Sermon for Christmas Eve, December 24, 2020, 9:00 p.m. – the Rev. Elaine Ellis Thomas

ASEP Sermons

Isaiah 9:2-7+Psalm 96+Titus 2:11-14+Luke 2:1-14

One of my favorite things this time of year is to open the mailbox to find Christmas cards from  friends all over the world, people I have met over the course of my life who I may not see very often, but hearing from them at Christmas gives me such joy. A lot of these Christmas greetings come from young couples I have married or who I met in divinity school or friends of my own children. Many of them are now raising young families of their own.

One of the cards we received a couple of weeks ago was from a young couple I met at Yale. They were married in our final spring semester of school, and they have since grown their family by two little girls. Their card this year contained a picture of these under-five-years old children, and it was one of those pictures that normally would have been an outtake. You know what I’m talking about – not the official, smiling, everything-in-place picture, but the one that you keep anyway because it will make an amusing memory someday. Well, these friends used that picture on their card – the five-year-old making a face and the two-year-old scowling and looking away. And the words on this card said: “It’s fine. We’re fine. Everything is fine.” And if that doesn’t sum up 2020, I don’t know what does.

It might also sum up that first rude and uncomfortable Christmas. Nothing about it was fine. There was no perfection for the perfect child of God. But it was fine. Because God came. God always comes. And the angels sing.

At our 5:00 service this evening, the children of the parish presented the annual Christmas pageant, virtually, of course, telling the story of the nativity. Like all such Christmas pageants, it contains the whole kitchen sink – the parts from Luke and the parts from Matthew, a holy mashup of events that don’t actually fit together in the gospels but that work just fine as story. And it is fine. One of the wonders of having four gospels is the invitation to use our imaginations to piece together some semblance of truth about a God who came as one of us, a God who is Love.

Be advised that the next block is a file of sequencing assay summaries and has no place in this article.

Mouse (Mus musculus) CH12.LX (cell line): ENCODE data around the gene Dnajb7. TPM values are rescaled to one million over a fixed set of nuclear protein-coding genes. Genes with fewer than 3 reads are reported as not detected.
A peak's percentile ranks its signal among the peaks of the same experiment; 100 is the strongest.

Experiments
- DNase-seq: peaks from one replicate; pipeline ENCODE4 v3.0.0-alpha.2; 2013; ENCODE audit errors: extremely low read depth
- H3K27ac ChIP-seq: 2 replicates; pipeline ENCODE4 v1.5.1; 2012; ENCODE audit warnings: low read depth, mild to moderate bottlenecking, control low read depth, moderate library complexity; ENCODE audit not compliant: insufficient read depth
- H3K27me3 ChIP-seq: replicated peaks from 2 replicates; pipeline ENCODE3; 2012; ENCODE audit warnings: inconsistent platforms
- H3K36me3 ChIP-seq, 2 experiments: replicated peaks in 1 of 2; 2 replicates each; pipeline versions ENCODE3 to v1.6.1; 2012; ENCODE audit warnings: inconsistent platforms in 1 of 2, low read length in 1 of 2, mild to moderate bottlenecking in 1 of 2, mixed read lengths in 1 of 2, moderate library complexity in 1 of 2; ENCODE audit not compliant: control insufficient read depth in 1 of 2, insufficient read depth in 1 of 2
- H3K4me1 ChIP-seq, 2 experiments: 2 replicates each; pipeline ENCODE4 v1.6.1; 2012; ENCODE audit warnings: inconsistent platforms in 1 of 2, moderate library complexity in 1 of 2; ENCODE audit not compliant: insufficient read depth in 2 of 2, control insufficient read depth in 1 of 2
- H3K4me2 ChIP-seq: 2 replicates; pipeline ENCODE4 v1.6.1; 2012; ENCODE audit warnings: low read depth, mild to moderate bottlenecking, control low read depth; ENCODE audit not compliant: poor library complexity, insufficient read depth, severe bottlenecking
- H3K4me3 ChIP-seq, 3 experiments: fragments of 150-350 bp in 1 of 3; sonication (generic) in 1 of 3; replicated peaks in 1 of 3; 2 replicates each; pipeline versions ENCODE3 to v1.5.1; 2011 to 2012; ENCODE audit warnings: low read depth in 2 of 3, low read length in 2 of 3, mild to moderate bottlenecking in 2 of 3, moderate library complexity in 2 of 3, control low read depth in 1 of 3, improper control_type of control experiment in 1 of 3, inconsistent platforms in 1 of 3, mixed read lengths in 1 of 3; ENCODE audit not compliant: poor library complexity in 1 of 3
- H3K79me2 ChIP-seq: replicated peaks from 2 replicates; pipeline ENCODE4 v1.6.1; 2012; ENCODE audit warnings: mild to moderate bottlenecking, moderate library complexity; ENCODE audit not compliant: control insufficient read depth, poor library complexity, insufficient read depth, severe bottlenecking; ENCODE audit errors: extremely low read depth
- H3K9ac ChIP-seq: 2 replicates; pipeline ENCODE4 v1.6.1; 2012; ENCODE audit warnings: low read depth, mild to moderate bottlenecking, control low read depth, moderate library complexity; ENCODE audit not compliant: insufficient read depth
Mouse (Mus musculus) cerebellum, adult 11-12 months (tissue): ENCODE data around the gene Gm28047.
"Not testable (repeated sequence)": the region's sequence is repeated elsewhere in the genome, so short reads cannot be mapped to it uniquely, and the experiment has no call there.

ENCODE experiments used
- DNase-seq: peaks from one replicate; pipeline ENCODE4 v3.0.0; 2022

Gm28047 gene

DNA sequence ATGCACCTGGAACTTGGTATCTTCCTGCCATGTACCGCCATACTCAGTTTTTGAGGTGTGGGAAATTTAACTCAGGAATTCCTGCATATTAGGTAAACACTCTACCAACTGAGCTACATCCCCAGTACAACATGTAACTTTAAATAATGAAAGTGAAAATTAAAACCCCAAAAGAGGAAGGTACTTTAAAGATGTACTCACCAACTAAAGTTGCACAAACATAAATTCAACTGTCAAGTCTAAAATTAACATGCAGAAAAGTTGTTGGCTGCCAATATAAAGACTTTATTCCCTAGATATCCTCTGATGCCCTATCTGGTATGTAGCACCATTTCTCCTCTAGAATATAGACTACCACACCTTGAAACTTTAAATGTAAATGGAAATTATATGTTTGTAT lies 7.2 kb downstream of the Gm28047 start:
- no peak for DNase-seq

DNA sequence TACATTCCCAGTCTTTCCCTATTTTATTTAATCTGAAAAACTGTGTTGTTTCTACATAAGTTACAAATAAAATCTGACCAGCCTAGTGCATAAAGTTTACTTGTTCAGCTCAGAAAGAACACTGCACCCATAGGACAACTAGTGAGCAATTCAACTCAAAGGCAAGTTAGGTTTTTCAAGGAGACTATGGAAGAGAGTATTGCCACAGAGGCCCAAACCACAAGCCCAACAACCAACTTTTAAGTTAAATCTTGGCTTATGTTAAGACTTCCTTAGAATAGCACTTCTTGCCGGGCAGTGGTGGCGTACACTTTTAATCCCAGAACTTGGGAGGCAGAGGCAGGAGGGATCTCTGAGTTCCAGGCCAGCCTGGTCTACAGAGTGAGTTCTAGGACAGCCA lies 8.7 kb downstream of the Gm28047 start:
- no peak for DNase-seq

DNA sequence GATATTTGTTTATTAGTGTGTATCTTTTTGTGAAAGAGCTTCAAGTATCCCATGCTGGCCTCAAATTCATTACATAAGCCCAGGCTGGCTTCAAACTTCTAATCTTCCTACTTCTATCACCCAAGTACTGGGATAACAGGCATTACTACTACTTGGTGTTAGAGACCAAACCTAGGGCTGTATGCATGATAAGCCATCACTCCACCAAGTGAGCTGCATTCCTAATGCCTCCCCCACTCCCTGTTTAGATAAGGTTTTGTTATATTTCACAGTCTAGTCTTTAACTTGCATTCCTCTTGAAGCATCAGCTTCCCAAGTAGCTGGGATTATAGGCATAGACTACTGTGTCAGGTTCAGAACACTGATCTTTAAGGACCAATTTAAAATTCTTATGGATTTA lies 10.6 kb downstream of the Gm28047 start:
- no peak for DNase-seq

I’m going to invite you to engage in your imagination a little bit tonight, too. I don’t know about you, but given the year that we have had with the pandemic and all the death and sickness and the election chaos and financial and employment woes, hearing about how lonely and isolated Mary and Joseph must have been is not really the story I want to hear this year. It isn’t the story I need to hear this year. So thank God there is another story.

You will recall from this narrative that we have heard year after year that Joseph’s family is from Bethlehem. This is why they have to travel there to register. You may also know that in Middle Eastern and Jewish culture, even today, hospitality is an absolute requirement. To turn someone away would bring immense shame on a household, so the idea that some random innkeeper did so would be laughable to someone of that time. So, chances are, Joseph has shown up at the doorstep of a house where some relative of his lives. They are not going to be turned away.

But.